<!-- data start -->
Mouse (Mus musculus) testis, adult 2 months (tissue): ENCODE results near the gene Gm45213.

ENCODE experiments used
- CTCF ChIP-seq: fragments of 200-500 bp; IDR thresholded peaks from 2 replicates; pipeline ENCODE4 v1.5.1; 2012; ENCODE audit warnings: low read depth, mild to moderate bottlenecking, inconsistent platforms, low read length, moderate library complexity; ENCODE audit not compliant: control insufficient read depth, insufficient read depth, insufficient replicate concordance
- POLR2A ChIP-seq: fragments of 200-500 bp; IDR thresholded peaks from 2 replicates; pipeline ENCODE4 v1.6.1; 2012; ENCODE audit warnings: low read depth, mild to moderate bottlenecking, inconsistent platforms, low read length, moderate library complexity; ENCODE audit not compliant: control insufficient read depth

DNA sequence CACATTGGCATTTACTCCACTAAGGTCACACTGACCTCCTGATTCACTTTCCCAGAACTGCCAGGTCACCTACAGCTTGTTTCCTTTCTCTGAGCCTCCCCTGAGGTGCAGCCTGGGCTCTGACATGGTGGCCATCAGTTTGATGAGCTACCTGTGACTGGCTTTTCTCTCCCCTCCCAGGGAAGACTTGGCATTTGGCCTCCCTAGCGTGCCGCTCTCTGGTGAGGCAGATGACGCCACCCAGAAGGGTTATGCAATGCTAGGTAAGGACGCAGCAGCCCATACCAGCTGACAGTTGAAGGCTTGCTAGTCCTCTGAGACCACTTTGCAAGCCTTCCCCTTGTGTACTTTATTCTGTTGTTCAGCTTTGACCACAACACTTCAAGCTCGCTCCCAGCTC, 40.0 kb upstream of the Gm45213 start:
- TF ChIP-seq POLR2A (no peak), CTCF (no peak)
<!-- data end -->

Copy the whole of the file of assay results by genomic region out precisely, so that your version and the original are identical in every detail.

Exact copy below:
Mouse (Mus musculus) testis, adult 2 months (tissue): ENCODE results near the gene Gm45213.

ENCODE experiments used
- CTCF ChIP-seq: fragments of 200-500 bp; IDR thresholded peaks from 2 replicates; pipeline ENCODE4 v1.5.1; 2012; ENCODE audit warnings: low read depth, mild to moderate bottlenecking, inconsistent platforms, low read length, moderate library complexity; ENCODE audit not compliant: control insufficient read depth, insufficient read depth, insufficient replicate concordance
- POLR2A ChIP-seq: fragments of 200-500 bp; IDR thresholded peaks from 2 replicates; pipeline ENCODE4 v1.6.1; 2012; ENCODE audit warnings: low read depth, mild to moderate bottlenecking, inconsistent platforms, low read length, moderate library complexity; ENCODE audit not compliant: control insufficient read depth

DNA sequence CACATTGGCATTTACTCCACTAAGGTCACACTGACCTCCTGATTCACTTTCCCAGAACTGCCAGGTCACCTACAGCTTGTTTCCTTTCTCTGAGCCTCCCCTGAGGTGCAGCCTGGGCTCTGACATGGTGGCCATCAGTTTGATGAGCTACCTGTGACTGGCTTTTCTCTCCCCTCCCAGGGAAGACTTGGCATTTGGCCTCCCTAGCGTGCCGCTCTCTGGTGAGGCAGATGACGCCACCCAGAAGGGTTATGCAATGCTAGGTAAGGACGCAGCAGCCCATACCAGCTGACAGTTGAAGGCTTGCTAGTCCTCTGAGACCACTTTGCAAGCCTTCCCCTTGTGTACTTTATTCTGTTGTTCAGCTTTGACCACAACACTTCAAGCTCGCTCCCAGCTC, 40.0 kb upstream of the Gm45213 start:
- TF ChIP-seq POLR2A (no peak), CTCF (no peak)